The fault in our social media accounts
(The Philippine Star) - October 12, 2019 - 12:00am

In this day and age, a person’s worth or success is measured not by his/her capabilities, talents, skills, or the quality of his/her work, but by the number of “Likes,” “Comments,” “Shares,” “Views,”  “Retweets,” “Followers,” or “Subscribers” that his/her social media accounts such as Facebook (FB), Twitter, Instagram (IG), or YouTube have accumulated over a given period of time. 

While the social media serves as a bridge that connects us to the world, provides solutions to those who are in a long-distance relationship, promotes businesses, and offers tons of information – it is not without flaws. 

One major setback is this: it has become an avenue for netizens to bash celebrities, resulting in so much distress, pain, and anxiety. It is a place where politicians, actors and actresses incessantly receive criticisms or offensive remarks from ill-mannered individuals. The actions of prominent people are being scrutinized. Reputations are destroyed by trolls who hide behind fictitious names and fake profile pictures.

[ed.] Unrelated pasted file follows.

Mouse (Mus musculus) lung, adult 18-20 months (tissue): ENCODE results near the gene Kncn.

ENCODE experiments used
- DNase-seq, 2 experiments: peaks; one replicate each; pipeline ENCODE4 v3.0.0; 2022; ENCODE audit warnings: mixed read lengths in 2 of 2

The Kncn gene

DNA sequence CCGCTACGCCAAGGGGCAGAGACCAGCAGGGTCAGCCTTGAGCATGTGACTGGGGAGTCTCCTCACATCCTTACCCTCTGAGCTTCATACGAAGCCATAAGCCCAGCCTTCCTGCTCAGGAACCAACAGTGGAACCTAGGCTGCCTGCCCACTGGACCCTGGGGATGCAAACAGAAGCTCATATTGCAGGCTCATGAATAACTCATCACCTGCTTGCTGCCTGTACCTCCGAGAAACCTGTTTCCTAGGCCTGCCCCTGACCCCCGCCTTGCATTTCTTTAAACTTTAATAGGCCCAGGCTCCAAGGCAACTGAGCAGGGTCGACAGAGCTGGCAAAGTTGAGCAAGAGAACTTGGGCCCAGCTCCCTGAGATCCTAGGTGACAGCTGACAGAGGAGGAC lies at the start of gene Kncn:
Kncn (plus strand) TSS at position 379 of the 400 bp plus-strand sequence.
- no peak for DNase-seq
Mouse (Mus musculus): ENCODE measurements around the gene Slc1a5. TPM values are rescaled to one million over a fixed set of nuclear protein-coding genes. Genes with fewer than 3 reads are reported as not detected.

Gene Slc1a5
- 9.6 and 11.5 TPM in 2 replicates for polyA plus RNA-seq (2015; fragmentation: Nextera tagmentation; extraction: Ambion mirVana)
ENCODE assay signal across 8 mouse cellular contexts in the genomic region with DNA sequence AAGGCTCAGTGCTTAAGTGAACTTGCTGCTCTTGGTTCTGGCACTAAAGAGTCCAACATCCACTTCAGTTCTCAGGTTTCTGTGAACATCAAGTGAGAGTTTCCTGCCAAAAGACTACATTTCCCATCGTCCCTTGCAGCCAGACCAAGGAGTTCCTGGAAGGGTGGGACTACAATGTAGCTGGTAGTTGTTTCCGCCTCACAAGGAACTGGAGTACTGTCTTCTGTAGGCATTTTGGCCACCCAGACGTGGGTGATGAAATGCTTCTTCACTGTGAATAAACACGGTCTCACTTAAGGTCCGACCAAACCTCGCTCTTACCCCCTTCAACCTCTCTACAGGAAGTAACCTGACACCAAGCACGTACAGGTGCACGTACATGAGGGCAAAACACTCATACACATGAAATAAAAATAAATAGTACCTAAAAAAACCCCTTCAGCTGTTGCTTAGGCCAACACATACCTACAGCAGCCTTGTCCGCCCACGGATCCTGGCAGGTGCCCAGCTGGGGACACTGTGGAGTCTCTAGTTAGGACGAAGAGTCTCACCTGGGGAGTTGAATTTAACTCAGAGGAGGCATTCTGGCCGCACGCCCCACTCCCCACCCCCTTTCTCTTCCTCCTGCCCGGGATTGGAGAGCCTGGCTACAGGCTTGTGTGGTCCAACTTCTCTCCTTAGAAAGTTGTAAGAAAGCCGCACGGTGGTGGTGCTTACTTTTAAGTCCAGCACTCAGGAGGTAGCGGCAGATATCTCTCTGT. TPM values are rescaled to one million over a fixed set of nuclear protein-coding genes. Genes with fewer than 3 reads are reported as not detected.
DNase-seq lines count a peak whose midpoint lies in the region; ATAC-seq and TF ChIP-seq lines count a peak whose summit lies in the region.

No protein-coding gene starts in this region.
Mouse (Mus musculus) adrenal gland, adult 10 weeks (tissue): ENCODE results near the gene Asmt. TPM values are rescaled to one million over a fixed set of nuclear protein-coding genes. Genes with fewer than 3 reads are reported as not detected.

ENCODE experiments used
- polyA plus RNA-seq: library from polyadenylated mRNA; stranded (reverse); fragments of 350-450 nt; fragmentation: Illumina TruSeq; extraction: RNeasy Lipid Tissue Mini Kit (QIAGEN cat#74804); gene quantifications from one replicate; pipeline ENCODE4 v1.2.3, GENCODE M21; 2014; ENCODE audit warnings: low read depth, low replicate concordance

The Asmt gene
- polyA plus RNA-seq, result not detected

Not only that. Even ordinary citizens humiliate one another on social media because of envy. Social networking sites are so powerful that they can destroy friendships. 

How do we deal with those kinds of problems? Here are four simple ways:

First, by spending less time surfing the internet. Let us divert our attention to creating new hobbies that are good for the soul such as writing a journal, reading a novel, painting, or photography. Writing a journal helps us analyze our thoughts and emotions. Reading a novel makes us smarter. Painting expands our imagination. Photography helps us express our feelings.

Second, by practicing self-restraint with regard to uploading pictures, sharing the milestones in our lives, posting comments, etc. We have to be decent in our selfies, too. In every activity that we do on social media, it is crucial to always consider other people’s feelings and their probable reactions.

Third, by avoiding comparison. Comparing ourselves with our so-called friends on social media is unhealthy. Just because our friends seem to have attained the height of success doesn’t mean we’re a failure. What we see on the internet is not necessarily what we get in real life, so there’s no need to get jealous.

Fourth, by loving ourselves more. This may be done by counting our blessings every day. To be truly happy, we must not seek the approval, validation, or affirmation of our friends. The trick, therefore, is to appreciate who we are and be contented with what we already have.

Now, the next challenge is to use our social media accounts not only to gain more friends and popularity but also – most importantly – to rebuild strained relations. – LEONARD GELACIO, San Fermin, Cauayan City, Isabela

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